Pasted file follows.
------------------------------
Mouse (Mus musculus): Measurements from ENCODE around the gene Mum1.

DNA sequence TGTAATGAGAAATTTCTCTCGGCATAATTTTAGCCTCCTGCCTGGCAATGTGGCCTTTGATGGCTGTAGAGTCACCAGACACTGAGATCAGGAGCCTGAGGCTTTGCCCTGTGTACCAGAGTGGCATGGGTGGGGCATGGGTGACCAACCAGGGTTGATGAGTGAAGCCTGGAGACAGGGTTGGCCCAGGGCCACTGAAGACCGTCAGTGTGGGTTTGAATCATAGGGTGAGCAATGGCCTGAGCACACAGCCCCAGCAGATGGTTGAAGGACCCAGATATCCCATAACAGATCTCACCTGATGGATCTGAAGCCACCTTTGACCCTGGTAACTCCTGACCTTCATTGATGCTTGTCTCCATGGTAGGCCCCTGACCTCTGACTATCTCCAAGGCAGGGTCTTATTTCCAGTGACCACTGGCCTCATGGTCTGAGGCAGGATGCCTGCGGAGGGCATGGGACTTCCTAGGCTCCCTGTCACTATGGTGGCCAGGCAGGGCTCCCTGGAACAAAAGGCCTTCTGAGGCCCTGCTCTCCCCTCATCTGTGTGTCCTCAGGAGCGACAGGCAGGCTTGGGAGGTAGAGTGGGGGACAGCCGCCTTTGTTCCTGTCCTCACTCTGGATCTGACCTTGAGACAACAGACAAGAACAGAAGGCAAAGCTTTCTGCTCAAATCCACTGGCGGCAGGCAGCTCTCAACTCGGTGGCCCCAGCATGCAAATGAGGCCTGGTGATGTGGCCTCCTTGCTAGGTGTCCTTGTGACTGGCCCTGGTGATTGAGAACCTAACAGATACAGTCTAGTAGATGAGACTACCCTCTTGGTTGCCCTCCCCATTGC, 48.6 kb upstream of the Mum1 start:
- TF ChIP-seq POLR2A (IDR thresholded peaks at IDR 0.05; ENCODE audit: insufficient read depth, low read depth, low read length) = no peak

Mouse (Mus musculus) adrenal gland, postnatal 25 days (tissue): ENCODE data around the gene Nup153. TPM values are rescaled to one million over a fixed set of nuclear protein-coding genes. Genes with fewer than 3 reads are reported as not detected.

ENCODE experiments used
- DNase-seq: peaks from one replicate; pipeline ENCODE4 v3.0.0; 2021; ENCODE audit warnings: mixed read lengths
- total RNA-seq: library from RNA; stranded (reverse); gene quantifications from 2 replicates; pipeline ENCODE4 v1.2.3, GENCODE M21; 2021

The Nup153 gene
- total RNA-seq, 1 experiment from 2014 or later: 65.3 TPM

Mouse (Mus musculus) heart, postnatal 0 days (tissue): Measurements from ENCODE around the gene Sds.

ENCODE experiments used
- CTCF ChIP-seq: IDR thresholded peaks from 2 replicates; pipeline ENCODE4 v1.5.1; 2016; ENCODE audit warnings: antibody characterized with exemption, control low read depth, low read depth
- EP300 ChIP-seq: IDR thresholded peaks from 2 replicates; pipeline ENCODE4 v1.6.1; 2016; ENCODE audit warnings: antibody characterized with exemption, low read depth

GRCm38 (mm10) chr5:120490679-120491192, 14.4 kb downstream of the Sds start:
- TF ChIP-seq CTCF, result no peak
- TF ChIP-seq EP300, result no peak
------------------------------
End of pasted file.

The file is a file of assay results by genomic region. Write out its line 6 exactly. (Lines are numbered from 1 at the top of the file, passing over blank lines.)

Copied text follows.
- DNase-seq: peaks from one replicate; pipeline ENCODE4 v3.0.0; 2021; ENCODE audit warnings: mixed read lengths